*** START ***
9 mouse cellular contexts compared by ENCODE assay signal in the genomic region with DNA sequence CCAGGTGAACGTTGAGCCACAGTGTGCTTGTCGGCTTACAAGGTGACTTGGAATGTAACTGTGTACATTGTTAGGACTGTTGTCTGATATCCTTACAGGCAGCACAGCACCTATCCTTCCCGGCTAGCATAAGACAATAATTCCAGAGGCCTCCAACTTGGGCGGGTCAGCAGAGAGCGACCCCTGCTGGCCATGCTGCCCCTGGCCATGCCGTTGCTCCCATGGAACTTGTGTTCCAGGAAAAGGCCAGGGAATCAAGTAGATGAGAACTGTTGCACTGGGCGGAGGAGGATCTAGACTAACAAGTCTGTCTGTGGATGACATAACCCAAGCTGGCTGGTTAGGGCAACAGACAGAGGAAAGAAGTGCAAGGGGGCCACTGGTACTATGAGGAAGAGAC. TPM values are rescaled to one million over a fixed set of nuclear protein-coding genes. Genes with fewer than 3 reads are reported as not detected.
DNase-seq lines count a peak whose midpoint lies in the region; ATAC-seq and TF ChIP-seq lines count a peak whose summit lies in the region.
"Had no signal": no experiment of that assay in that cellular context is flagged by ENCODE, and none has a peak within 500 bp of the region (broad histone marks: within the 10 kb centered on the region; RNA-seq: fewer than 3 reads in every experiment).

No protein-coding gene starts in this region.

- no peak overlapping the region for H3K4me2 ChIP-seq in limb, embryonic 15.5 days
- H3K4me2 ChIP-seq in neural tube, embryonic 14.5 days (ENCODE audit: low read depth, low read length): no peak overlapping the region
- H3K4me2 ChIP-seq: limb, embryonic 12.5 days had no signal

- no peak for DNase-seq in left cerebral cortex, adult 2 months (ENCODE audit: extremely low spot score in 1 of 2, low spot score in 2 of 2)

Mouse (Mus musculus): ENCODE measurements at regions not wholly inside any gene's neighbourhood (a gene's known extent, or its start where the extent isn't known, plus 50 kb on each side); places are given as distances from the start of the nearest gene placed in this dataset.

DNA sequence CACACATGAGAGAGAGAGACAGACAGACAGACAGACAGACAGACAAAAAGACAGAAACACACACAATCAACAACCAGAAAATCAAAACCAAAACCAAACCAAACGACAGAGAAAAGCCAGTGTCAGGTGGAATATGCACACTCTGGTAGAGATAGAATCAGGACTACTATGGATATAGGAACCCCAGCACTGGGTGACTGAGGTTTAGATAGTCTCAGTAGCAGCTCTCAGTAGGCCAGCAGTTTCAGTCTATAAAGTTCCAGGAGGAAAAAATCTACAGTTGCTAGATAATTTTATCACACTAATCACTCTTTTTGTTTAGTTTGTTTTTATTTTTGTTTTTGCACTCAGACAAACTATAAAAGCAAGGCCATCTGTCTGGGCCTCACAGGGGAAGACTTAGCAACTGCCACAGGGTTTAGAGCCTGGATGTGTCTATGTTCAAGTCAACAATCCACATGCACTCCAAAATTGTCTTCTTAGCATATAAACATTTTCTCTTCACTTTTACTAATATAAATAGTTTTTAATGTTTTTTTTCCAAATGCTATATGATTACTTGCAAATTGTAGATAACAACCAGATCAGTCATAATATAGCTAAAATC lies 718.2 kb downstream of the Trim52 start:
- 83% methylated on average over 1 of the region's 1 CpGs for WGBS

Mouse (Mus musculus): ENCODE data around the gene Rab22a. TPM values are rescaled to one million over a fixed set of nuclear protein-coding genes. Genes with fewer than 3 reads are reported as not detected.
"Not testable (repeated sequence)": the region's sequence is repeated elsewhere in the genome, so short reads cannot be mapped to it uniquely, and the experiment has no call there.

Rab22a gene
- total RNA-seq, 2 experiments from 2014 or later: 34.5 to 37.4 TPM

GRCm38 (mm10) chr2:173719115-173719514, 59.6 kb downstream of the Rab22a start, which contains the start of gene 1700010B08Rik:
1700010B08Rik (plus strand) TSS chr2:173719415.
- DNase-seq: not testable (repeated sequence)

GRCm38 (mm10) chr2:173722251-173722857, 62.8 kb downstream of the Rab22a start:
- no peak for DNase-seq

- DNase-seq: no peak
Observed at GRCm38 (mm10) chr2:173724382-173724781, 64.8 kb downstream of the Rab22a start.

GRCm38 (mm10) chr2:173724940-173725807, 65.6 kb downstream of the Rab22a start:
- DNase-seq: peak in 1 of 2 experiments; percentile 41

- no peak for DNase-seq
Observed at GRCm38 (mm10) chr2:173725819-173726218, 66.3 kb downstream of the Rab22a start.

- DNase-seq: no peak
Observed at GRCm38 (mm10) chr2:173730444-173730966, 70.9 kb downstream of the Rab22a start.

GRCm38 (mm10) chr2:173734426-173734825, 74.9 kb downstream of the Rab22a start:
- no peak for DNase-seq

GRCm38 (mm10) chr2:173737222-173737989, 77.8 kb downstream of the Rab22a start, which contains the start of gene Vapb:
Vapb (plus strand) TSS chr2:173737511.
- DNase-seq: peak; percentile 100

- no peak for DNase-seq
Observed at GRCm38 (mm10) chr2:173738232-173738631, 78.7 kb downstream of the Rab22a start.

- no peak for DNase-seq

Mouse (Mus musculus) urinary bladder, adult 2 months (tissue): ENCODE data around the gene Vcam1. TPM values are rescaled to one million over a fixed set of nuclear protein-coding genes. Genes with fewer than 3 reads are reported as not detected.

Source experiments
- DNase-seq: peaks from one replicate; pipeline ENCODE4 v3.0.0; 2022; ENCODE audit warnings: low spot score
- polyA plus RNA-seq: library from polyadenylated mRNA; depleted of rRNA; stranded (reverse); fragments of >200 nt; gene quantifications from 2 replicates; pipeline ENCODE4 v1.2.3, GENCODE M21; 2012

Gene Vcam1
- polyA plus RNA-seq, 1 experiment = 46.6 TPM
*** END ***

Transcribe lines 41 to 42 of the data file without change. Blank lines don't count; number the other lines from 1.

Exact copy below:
Gene Vcam1
- polyA plus RNA-seq, 1 experiment = 46.6 TPM